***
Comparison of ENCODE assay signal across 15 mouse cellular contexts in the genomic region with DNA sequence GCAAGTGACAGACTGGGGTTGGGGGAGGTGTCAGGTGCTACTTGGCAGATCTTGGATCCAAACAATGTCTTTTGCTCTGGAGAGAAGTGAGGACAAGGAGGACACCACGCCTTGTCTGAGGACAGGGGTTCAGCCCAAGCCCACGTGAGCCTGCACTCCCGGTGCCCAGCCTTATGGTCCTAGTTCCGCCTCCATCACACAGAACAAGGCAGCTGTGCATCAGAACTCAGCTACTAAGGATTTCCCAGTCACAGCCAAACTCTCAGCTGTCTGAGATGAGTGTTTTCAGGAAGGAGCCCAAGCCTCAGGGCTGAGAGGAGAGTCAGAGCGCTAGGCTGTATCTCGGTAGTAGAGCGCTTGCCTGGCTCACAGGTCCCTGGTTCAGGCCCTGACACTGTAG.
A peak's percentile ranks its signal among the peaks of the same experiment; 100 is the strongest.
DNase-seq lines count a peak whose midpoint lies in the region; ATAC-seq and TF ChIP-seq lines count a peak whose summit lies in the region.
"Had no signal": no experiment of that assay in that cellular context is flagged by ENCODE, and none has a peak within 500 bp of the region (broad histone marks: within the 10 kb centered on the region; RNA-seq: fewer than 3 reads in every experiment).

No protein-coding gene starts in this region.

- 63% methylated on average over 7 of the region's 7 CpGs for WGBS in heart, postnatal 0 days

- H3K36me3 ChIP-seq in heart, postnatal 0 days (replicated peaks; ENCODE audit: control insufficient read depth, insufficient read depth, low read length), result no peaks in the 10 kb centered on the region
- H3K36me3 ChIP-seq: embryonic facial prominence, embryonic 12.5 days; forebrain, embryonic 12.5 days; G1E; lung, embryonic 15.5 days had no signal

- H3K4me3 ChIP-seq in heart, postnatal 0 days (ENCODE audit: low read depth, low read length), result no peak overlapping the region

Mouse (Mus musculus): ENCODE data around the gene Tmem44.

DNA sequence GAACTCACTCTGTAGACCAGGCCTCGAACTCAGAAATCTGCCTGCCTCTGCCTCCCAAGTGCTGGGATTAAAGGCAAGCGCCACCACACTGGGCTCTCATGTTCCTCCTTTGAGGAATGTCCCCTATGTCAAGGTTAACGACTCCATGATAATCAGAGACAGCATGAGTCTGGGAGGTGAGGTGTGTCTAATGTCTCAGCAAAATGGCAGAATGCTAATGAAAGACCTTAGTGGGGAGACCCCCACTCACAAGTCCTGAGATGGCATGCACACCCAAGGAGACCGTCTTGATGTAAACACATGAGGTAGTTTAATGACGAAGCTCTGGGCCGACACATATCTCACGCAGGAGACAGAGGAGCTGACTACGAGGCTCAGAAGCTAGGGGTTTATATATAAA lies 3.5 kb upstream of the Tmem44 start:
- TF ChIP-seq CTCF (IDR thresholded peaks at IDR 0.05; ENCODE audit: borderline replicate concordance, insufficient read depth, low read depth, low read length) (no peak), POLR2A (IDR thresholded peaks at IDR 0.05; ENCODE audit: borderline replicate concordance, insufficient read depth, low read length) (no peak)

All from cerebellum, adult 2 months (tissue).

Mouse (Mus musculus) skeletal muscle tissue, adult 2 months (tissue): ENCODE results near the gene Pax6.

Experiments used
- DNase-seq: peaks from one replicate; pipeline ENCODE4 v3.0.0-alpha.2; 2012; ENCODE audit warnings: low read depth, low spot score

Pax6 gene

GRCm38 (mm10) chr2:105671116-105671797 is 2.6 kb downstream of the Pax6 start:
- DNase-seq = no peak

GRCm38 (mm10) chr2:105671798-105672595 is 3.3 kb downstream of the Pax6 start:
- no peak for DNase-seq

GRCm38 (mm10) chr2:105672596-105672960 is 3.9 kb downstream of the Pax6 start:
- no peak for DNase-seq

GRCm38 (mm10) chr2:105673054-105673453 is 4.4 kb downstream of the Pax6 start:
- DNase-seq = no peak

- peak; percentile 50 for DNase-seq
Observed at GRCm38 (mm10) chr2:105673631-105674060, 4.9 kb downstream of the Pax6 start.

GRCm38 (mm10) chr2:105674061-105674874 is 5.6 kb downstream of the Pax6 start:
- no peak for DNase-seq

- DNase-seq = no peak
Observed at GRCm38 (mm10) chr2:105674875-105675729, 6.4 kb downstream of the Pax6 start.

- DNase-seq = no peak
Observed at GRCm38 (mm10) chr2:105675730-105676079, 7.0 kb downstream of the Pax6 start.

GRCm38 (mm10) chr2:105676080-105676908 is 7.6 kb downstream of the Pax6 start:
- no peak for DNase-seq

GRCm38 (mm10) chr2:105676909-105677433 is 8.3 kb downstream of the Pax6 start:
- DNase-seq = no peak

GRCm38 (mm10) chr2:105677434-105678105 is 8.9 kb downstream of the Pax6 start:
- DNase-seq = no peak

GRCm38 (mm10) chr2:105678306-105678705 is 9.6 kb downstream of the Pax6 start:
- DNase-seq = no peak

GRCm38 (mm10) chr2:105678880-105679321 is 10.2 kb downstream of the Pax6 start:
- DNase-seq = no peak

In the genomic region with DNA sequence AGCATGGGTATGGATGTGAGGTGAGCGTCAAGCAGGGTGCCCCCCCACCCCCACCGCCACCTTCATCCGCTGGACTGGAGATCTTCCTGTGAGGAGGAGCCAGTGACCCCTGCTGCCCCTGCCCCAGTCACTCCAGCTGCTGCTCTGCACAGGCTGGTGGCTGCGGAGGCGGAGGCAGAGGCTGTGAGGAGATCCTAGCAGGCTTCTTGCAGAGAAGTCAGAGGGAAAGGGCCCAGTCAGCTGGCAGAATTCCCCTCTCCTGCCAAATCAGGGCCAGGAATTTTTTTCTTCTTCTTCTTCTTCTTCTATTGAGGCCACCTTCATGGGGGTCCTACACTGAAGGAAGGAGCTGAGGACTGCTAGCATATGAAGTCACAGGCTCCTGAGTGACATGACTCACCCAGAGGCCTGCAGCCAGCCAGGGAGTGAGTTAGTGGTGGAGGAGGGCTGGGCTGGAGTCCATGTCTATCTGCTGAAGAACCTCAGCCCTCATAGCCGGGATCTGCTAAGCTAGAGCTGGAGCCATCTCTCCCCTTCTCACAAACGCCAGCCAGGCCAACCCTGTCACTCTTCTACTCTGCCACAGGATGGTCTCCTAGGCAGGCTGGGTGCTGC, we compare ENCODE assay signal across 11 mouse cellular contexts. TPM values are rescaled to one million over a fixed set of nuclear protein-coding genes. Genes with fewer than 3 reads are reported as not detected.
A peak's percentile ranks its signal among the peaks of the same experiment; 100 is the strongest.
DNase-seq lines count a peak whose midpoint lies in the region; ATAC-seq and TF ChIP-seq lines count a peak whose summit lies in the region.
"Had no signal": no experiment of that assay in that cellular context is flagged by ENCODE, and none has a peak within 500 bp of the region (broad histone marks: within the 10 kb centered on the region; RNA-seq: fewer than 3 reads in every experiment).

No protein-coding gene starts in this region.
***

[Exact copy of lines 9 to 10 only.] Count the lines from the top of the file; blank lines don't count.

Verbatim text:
- H3K4me3 ChIP-seq in heart, postnatal 0 days (ENCODE audit: low read depth, low read length), result no peak overlapping the region

Mouse (Mus musculus): ENCODE data around the gene Tmem44.